Asking other women who are also someone’s daughter: Growing up, was your mother your best friend? My mom wasn’t. But I know she tried. As I write this, I am finally friends with mom. In fact, she is my best friend.
It is only now that I am a mother myself that I often look back at situations she and I went through together. I would wonder what thoughts went through her head; what she would tell herself so she could soldier through them.
I would wonder how many times she cried herself to sleep.
I am the only girl in a brood of 5. I have 3 half brothers with my father, and a younger brother. You’d think my father would have raised me like a princess — nope. He raised me like a boy. At the time, I hated him for it. But now, as a single parent, I am glad I have the strength to muster the “guts of a man” when situations call for it.
My father never coddled me. He never covered for me or pretended to understand if I pretended to be sick and wanted to stay home from school. He never did my homework for me. He never spoke to other parents on my behalf about their kids who were bullying me. He never thought twice about pushing me to read and write in English or watch the nightly news. I have my father to thank for the way I am now, for my good name, and for the colorful career I have had.
Not Mommy’s mini-me
I had to tell you about my father to help establish my relationship with my mother. My mom is a strong woman, no doubt. She left the province to study in the city. She took up Medical Technology when most of her sisters wanted to become teachers. She played the guitar and had short hair when most of them had long hair.
My mom can drive. I can’t. My mom can go to any government office and get things done. I would just accept what they tell me and return another day. My mom could figure out bureaucratic processes. I would just get confused. My mom is great at Math. I am not. My mom is an awesome home cook. I specialize in frying Spam.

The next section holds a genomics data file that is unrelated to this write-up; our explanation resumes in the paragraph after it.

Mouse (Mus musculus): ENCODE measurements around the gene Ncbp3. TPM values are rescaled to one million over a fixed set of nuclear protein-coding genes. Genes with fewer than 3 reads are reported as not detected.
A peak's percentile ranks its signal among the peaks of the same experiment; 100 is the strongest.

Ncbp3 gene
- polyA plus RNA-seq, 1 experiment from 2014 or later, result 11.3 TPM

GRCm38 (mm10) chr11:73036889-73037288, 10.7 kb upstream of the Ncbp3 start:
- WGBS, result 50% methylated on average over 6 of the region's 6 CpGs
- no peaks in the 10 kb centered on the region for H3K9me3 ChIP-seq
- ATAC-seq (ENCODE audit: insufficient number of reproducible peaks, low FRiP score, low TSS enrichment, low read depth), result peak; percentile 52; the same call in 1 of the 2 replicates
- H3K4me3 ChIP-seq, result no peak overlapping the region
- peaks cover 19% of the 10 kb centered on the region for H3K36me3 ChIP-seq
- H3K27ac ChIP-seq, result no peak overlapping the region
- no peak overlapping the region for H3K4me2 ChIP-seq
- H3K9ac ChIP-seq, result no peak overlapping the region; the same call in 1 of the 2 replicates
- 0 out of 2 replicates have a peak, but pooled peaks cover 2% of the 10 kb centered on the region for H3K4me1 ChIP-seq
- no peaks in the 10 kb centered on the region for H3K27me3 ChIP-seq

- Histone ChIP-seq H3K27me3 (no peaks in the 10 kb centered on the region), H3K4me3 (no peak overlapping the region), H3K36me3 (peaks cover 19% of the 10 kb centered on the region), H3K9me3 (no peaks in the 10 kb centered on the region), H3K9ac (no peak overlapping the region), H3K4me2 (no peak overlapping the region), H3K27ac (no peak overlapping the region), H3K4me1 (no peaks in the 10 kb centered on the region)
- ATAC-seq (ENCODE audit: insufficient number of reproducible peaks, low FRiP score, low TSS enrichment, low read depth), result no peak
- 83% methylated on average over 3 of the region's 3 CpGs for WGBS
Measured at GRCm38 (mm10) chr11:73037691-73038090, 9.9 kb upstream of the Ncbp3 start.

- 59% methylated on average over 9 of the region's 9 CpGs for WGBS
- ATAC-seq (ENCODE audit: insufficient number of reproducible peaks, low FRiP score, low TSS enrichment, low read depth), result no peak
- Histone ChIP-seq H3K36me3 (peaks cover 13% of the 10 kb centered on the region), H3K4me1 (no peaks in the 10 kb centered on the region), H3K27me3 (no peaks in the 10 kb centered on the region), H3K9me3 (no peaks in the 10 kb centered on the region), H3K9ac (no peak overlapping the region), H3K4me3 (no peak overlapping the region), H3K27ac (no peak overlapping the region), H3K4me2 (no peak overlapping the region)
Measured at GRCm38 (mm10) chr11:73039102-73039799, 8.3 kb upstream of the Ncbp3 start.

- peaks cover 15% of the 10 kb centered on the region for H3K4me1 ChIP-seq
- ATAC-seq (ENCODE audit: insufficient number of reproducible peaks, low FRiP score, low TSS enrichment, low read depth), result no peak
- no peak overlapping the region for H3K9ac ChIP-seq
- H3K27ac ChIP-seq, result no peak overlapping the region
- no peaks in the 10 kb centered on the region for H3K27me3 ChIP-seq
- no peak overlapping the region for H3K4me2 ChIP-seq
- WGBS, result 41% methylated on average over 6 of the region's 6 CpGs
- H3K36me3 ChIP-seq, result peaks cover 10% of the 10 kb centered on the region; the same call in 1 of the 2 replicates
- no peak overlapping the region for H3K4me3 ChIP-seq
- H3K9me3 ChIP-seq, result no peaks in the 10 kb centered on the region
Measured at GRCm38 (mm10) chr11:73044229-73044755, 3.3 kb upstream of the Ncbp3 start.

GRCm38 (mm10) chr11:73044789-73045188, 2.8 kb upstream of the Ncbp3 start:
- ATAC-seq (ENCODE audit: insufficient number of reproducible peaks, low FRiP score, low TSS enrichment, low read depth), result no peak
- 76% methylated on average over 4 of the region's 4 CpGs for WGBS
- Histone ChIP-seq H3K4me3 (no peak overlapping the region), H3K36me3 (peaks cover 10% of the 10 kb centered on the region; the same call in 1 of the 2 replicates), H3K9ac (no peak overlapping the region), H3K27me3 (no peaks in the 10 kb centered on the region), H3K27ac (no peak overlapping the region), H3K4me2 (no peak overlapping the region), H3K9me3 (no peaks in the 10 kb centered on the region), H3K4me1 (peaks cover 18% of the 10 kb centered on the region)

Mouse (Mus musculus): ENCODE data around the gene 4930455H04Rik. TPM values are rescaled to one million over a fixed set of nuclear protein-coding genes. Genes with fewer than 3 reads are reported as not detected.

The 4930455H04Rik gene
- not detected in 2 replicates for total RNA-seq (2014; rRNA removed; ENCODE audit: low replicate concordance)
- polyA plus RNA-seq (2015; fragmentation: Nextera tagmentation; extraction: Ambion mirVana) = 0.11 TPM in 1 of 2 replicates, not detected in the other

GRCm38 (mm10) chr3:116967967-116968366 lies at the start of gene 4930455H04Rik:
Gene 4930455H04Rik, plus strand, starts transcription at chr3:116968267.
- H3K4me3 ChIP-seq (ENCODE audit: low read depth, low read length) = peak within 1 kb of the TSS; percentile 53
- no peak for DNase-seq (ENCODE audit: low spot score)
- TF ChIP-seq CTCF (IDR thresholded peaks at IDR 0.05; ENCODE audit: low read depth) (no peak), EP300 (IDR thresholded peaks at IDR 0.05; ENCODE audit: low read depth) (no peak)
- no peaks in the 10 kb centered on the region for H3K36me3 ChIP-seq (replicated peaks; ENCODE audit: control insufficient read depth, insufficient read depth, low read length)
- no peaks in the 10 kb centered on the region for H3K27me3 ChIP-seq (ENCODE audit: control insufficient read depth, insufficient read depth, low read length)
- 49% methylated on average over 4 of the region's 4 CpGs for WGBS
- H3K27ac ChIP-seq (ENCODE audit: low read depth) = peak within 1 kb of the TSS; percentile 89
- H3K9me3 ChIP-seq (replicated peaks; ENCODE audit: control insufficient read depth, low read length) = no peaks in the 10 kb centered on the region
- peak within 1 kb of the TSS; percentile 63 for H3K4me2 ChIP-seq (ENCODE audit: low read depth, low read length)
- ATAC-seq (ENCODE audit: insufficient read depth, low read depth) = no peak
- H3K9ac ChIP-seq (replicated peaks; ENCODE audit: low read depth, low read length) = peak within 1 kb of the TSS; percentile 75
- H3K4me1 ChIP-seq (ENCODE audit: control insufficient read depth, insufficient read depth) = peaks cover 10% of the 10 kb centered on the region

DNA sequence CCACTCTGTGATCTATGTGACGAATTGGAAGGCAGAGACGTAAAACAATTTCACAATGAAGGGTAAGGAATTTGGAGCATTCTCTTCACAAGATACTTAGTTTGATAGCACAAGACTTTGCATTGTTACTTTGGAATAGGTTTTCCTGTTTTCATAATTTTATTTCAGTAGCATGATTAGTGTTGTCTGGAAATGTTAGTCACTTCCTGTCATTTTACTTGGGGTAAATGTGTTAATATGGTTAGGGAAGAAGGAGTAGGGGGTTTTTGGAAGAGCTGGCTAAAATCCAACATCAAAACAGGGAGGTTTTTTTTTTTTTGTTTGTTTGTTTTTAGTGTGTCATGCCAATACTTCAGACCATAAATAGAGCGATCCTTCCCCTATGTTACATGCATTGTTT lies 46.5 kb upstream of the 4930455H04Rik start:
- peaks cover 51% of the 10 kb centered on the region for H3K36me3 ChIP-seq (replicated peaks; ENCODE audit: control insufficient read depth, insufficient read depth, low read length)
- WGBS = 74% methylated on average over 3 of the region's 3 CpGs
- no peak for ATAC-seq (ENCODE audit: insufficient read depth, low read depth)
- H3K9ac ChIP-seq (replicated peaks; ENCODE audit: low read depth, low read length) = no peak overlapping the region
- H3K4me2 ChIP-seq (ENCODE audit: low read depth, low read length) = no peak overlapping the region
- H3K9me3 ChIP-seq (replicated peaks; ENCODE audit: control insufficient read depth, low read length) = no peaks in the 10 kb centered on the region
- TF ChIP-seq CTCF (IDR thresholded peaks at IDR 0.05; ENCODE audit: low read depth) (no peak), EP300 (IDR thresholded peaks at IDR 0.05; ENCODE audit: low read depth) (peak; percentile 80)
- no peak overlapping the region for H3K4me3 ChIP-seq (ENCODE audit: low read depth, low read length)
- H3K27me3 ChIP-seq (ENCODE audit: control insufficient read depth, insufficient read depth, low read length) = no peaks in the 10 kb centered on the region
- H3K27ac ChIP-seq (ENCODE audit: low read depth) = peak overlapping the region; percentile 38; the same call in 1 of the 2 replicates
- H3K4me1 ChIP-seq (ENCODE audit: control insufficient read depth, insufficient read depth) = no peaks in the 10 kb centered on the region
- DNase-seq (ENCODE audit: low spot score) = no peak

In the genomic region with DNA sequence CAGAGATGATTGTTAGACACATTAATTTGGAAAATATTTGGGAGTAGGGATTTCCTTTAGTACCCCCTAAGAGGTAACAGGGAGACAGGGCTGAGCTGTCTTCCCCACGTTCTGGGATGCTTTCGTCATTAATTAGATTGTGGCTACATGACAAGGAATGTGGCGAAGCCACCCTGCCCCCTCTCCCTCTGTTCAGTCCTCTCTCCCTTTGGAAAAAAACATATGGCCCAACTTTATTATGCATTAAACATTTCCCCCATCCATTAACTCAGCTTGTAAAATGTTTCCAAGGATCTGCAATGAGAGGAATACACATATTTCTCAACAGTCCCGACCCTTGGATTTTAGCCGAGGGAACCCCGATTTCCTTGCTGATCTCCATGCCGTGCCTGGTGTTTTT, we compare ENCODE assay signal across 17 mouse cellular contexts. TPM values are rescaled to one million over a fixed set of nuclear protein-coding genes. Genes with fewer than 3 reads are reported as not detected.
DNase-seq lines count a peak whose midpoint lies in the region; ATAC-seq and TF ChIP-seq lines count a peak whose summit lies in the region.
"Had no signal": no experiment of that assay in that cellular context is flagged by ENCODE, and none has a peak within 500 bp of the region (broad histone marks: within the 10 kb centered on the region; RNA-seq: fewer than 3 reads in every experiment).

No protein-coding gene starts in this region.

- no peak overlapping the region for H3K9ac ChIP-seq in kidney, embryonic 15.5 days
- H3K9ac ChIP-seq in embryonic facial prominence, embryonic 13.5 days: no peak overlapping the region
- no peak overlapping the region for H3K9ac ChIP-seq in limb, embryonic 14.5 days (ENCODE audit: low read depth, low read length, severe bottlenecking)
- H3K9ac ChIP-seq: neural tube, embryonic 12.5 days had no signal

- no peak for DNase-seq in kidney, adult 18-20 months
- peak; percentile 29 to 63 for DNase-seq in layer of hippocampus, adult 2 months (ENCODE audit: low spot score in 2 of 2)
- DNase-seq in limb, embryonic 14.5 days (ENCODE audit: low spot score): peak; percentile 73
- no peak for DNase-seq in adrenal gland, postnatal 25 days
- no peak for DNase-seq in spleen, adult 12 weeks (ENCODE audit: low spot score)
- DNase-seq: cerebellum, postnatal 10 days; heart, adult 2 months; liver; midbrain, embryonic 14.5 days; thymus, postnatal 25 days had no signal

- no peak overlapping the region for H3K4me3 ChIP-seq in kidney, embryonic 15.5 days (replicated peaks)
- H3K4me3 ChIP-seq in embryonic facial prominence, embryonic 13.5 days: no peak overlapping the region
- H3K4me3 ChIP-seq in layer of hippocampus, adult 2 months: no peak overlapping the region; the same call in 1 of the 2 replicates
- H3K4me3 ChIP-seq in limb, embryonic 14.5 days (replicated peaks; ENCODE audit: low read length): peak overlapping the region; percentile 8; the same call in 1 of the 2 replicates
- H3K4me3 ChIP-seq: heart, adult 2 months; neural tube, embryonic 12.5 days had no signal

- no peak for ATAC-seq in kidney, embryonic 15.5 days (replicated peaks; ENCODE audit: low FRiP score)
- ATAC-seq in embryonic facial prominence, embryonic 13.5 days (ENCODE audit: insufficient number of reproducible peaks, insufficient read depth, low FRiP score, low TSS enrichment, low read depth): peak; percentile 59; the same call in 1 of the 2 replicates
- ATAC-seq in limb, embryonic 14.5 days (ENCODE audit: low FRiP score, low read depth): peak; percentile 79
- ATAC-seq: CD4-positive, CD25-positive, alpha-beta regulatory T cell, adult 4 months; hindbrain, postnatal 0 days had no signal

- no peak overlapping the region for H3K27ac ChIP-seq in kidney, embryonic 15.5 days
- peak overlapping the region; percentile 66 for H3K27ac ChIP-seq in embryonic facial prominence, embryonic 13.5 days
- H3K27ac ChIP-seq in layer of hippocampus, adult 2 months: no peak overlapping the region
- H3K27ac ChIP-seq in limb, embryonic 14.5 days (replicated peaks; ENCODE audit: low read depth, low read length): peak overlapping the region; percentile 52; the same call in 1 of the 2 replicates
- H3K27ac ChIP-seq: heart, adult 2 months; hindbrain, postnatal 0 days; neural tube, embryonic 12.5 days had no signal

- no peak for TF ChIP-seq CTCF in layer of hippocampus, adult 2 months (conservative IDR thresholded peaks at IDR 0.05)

Cracks began to form in our relationship when I noticed how she was much closer to my younger brother. They would go out and spend time together without me, shop without me, share books but not with me. Those were things I thought showed love; so I felt unloved. I felt alone. By then, she and my dad had already separated. I had no one.
Then I got pregnant.
I was 21. My dad just passed away. It was not planned nor wanted, but I wanted to be a good human being by facing up to the consequence of my carelessness. I had romanticized “High Fidelity” so much that I imitated what Rob and Laura did. Then reality bit and showed me that, in real life, actions have real consequences.
On the day we were about to have lunch with the parents of the baby’s father, my mom made the pregnancy about her. She had told her older sister — who is like my second mom — that I got pregnant to hurt her. Why would I do that?
I gave birth to my son at 22 years old. I was just a few years younger than when my mother had me. My mother became a backseat parent, and she made sure I knew she was there. In the beginning, it was amusing; eventually, it became irritating and obtrusive.